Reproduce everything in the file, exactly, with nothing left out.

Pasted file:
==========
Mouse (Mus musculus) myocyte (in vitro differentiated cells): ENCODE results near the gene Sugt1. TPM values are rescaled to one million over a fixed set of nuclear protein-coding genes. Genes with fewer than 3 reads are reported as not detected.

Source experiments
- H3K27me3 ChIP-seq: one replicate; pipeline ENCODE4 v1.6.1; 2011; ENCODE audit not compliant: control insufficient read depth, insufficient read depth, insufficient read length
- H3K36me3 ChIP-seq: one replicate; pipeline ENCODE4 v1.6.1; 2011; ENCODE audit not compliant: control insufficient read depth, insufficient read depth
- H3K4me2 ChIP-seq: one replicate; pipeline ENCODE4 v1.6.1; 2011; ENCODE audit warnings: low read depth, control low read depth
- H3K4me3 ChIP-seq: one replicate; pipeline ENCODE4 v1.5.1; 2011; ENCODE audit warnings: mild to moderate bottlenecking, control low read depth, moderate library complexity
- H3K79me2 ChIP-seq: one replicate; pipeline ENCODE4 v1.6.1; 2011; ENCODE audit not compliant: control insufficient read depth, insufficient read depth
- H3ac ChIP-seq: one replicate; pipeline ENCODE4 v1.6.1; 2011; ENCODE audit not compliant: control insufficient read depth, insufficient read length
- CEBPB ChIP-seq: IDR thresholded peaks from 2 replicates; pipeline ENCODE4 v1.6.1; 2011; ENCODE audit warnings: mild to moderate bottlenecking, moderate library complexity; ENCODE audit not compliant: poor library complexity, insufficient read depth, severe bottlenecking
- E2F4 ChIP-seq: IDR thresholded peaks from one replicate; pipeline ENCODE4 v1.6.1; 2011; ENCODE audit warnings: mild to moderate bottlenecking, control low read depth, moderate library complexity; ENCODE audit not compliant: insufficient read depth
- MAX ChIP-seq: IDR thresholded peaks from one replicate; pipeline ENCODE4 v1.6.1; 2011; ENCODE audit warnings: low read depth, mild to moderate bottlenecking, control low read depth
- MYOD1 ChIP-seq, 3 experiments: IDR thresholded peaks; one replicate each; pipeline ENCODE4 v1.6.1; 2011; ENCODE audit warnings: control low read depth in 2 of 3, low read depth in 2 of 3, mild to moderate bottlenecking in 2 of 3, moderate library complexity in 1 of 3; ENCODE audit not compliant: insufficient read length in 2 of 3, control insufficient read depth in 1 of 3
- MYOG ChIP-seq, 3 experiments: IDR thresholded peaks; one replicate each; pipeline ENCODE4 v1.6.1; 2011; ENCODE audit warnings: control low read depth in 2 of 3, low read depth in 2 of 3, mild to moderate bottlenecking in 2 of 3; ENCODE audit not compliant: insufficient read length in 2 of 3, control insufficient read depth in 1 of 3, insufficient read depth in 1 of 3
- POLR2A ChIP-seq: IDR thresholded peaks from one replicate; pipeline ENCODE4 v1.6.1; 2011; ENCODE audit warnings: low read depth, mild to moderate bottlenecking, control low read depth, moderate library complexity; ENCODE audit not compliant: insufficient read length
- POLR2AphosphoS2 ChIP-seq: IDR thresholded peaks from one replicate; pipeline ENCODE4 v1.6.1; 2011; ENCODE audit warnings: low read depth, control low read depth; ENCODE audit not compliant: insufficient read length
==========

Mouse (Mus musculus) myocyte (in vitro differentiated cells): ENCODE results near the gene Sugt1. TPM values are rescaled to one million over a fixed set of nuclear protein-coding genes. Genes with fewer than 3 reads are reported as not detected.

Source experiments
- H3K27me3 ChIP-seq: one replicate; pipeline ENCODE4 v1.6.1; 2011; ENCODE audit not compliant: control insufficient read depth, insufficient read depth, insufficient read length
- H3K36me3 ChIP-seq: one replicate; pipeline ENCODE4 v1.6.1; 2011; ENCODE audit not compliant: control insufficient read depth, insufficient read depth
- H3K4me2 ChIP-seq: one replicate; pipeline ENCODE4 v1.6.1; 2011; ENCODE audit warnings: low read depth, control low read depth
- H3K4me3 ChIP-seq: one replicate; pipeline ENCODE4 v1.5.1; 2011; ENCODE audit warnings: mild to moderate bottlenecking, control low read depth, moderate library complexity
- H3K79me2 ChIP-seq: one replicate; pipeline ENCODE4 v1.6.1; 2011; ENCODE audit not compliant: control insufficient read depth, insufficient read depth
- H3ac ChIP-seq: one replicate; pipeline ENCODE4 v1.6.1; 2011; ENCODE audit not compliant: control insufficient read depth, insufficient read length
- CEBPB ChIP-seq: IDR thresholded peaks from 2 replicates; pipeline ENCODE4 v1.6.1; 2011; ENCODE audit warnings: mild to moderate bottlenecking, moderate library complexity; ENCODE audit not compliant: poor library complexity, insufficient read depth, severe bottlenecking
- E2F4 ChIP-seq: IDR thresholded peaks from one replicate; pipeline ENCODE4 v1.6.1; 2011; ENCODE audit warnings: mild to moderate bottlenecking, control low read depth, moderate library complexity; ENCODE audit not compliant: insufficient read depth
- MAX ChIP-seq: IDR thresholded peaks from one replicate; pipeline ENCODE4 v1.6.1; 2011; ENCODE audit warnings: low read depth, mild to moderate bottlenecking, control low read depth
- MYOD1 ChIP-seq, 3 experiments: IDR thresholded peaks; one replicate each; pipeline ENCODE4 v1.6.1; 2011; ENCODE audit warnings: control low read depth in 2 of 3, low read depth in 2 of 3, mild to moderate bottlenecking in 2 of 3, moderate library complexity in 1 of 3; ENCODE audit not compliant: insufficient read length in 2 of 3, control insufficient read depth in 1 of 3
- MYOG ChIP-seq, 3 experiments: IDR thresholded peaks; one replicate each; pipeline ENCODE4 v1.6.1; 2011; ENCODE audit warnings: control low read depth in 2 of 3, low read depth in 2 of 3, mild to moderate bottlenecking in 2 of 3; ENCODE audit not compliant: insufficient read length in 2 of 3, control insufficient read depth in 1 of 3, insufficient read depth in 1 of 3
- POLR2A ChIP-seq: IDR thresholded peaks from one replicate; pipeline ENCODE4 v1.6.1; 2011; ENCODE audit warnings: low read depth, mild to moderate bottlenecking, control low read depth, moderate library complexity; ENCODE audit not compliant: insufficient read length
- POLR2AphosphoS2 ChIP-seq: IDR thresholded peaks from one replicate; pipeline ENCODE4 v1.6.1; 2011; ENCODE audit warnings: low read depth, control low read depth; ENCODE audit not compliant: insufficient read length